Management changes show the NFL’s heightened interest in Los Angeles


A reshuffling of management at NFL headquarters is an indication of the league’s intensified interest in filling the vacant Los Angeles market.

According to a memo obtained Tuesday by The Times, NFL Executive Vice President Eric Grubman has been assigned to “stadium development, the return of a team presence to the Los Angeles area, the league’s strategic investment fund, and other key strategic initiatives.”

That represents the first time in more than a decade that such a high-ranking league official has been assigned to the L.A. conundrum, one that began when the Raiders and Rams left the nation’s second-largest market after the 1994 season.


Reached by phone Tuesday, Grubman confirmed the job shift. Asked if L.A. warrants a more sustained focus by the league, he said, “We think it does.”

Several factors have contributed to the league’s heightened interest in the market, among them the fact that the St. Louis Rams, Oakland Raiders and San Diego Chargers have, for the first time simultaneously, year-to-year stadium leases; Rams owner Stan Kroenke has purchased 60 acres of potential stadium land in Inglewood; and the NFL has labor and TV deals that stretch into the horizon.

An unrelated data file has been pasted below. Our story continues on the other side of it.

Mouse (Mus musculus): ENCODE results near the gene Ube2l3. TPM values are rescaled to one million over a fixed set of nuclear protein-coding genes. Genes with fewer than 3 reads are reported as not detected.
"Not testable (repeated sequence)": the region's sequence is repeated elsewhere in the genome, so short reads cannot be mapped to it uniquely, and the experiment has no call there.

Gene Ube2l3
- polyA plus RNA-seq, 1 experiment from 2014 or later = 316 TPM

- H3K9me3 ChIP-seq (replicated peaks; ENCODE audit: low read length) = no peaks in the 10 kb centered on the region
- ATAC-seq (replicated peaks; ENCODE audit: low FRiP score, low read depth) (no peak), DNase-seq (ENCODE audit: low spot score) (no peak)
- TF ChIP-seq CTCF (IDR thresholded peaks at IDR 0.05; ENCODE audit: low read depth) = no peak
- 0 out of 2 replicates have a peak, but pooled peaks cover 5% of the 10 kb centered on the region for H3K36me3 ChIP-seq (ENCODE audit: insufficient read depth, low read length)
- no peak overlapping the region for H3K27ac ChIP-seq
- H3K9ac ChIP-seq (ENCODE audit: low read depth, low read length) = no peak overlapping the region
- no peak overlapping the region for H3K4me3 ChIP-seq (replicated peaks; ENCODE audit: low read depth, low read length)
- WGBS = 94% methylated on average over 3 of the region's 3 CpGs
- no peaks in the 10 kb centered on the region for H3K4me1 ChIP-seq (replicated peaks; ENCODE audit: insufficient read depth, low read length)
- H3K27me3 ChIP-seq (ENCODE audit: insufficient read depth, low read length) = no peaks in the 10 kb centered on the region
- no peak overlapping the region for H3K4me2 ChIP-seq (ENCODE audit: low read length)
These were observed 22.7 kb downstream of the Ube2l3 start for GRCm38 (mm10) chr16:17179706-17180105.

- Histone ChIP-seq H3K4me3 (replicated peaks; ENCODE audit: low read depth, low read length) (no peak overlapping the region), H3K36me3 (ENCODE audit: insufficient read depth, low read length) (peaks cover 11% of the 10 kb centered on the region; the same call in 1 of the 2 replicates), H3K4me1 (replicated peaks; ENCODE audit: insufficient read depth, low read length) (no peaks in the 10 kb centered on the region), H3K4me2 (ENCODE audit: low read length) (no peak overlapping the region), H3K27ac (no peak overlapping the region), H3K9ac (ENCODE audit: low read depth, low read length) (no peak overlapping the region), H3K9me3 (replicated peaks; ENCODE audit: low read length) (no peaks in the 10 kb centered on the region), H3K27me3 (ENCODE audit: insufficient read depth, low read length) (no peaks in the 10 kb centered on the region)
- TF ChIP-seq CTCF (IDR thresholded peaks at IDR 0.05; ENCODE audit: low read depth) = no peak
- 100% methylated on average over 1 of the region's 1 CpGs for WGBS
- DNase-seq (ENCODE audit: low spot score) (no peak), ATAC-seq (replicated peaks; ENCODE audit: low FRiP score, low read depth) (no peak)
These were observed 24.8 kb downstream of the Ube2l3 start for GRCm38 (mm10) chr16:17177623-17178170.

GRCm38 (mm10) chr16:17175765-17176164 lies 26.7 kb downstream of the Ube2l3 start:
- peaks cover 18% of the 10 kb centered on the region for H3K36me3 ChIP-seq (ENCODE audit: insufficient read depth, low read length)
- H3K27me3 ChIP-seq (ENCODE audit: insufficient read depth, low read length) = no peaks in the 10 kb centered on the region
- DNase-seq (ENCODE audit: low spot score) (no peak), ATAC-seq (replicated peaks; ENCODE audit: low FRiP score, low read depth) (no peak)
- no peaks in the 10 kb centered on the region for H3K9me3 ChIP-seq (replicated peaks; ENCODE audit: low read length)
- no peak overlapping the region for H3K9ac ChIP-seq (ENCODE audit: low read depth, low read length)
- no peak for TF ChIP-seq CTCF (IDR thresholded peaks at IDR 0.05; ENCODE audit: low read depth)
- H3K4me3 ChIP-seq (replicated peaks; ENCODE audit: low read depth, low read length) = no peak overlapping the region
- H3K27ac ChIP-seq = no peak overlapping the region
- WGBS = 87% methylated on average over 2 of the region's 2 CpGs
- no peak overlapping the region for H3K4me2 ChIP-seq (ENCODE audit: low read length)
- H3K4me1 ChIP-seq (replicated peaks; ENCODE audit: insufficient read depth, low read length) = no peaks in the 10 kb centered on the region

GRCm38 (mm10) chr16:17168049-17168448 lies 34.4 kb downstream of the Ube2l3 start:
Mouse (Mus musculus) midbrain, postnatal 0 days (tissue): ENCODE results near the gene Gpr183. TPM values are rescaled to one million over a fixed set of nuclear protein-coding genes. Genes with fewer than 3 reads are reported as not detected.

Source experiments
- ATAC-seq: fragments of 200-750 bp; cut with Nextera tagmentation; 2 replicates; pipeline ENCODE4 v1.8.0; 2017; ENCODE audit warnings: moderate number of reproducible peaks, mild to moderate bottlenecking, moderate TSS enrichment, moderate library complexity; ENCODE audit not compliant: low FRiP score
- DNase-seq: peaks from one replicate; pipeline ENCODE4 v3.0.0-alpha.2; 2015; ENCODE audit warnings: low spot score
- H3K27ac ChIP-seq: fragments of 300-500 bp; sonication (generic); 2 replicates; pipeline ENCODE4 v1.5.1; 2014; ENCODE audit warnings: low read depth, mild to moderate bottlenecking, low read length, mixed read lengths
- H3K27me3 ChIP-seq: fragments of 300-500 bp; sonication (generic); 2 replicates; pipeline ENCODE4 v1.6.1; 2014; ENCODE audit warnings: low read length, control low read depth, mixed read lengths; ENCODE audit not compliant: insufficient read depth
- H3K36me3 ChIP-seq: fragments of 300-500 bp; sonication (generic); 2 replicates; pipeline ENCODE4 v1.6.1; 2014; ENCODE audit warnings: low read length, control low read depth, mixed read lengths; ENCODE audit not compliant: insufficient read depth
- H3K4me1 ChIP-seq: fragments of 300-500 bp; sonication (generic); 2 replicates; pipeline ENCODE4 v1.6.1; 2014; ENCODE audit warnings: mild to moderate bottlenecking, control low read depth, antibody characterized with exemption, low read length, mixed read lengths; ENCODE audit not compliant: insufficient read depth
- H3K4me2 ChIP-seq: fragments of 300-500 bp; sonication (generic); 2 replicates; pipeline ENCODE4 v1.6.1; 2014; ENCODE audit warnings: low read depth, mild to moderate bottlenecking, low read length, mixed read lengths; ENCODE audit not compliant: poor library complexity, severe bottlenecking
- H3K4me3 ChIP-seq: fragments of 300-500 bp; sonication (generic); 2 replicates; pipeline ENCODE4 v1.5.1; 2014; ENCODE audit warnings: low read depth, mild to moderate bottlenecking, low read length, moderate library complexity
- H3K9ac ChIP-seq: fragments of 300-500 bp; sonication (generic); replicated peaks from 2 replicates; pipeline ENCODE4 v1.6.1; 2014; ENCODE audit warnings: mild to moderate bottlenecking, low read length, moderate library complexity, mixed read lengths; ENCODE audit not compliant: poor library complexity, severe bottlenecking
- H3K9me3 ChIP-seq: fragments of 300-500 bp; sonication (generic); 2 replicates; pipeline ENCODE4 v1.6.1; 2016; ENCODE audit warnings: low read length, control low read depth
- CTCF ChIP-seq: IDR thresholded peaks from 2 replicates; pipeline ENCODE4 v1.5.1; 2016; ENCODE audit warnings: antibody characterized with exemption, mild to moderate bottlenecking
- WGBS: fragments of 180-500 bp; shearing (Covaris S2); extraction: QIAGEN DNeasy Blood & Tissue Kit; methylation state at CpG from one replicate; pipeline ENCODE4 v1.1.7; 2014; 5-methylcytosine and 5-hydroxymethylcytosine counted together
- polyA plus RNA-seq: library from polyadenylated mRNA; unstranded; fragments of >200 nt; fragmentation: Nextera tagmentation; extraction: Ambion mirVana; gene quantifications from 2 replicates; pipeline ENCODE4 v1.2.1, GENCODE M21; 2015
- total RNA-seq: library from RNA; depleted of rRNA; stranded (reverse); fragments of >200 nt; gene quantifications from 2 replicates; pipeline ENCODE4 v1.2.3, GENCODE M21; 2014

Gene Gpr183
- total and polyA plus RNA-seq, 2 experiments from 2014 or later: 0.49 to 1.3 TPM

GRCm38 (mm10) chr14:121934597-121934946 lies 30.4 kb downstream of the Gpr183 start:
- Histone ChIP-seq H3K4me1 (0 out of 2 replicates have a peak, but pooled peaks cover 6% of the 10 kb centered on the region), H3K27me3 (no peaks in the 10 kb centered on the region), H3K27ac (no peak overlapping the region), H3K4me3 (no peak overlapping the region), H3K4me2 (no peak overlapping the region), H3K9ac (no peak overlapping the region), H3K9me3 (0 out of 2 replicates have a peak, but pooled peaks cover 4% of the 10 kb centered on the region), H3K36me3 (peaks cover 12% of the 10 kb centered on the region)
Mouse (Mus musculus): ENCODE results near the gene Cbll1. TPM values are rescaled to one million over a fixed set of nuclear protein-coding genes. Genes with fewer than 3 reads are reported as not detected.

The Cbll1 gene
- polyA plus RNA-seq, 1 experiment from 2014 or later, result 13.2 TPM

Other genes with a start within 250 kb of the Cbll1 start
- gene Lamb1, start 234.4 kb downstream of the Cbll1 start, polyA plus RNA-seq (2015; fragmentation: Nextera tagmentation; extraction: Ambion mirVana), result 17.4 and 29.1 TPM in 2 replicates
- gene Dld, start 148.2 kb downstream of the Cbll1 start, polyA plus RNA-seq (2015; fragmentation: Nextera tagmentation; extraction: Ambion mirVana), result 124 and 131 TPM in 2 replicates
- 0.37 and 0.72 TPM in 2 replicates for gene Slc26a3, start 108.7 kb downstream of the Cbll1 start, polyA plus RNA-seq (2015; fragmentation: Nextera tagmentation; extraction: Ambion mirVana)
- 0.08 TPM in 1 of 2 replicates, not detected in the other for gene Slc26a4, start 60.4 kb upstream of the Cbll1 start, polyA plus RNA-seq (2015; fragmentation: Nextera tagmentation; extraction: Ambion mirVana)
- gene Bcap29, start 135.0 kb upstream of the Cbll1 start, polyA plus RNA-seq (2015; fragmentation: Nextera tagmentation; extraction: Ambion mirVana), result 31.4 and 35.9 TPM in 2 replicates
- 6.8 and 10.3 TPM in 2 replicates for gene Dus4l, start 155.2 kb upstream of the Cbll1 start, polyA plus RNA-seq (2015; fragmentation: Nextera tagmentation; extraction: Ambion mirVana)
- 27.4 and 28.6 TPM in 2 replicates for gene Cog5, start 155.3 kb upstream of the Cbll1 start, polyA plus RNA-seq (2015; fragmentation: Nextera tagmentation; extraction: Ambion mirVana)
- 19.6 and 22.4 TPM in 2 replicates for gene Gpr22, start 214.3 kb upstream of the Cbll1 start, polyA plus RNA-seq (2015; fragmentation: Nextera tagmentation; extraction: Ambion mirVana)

“The building blocks are there,” Grubman said. “There remain multiple sites available. So the focus is demanded.”

In his previous role, Grubman oversaw business ventures, which included consumer products, and events, among them the Super Bowl and draft.

Also announced in the memo were the enhanced responsibilities of Brian Rolapp, who will take over the league’s consumer products, and the promotion of Chris Halpin to senior vice president of consumer products; the promotion of Mark Waller to executive vice president with his focus exclusively on driving international growth; and the search underway for a new chief marketing officer.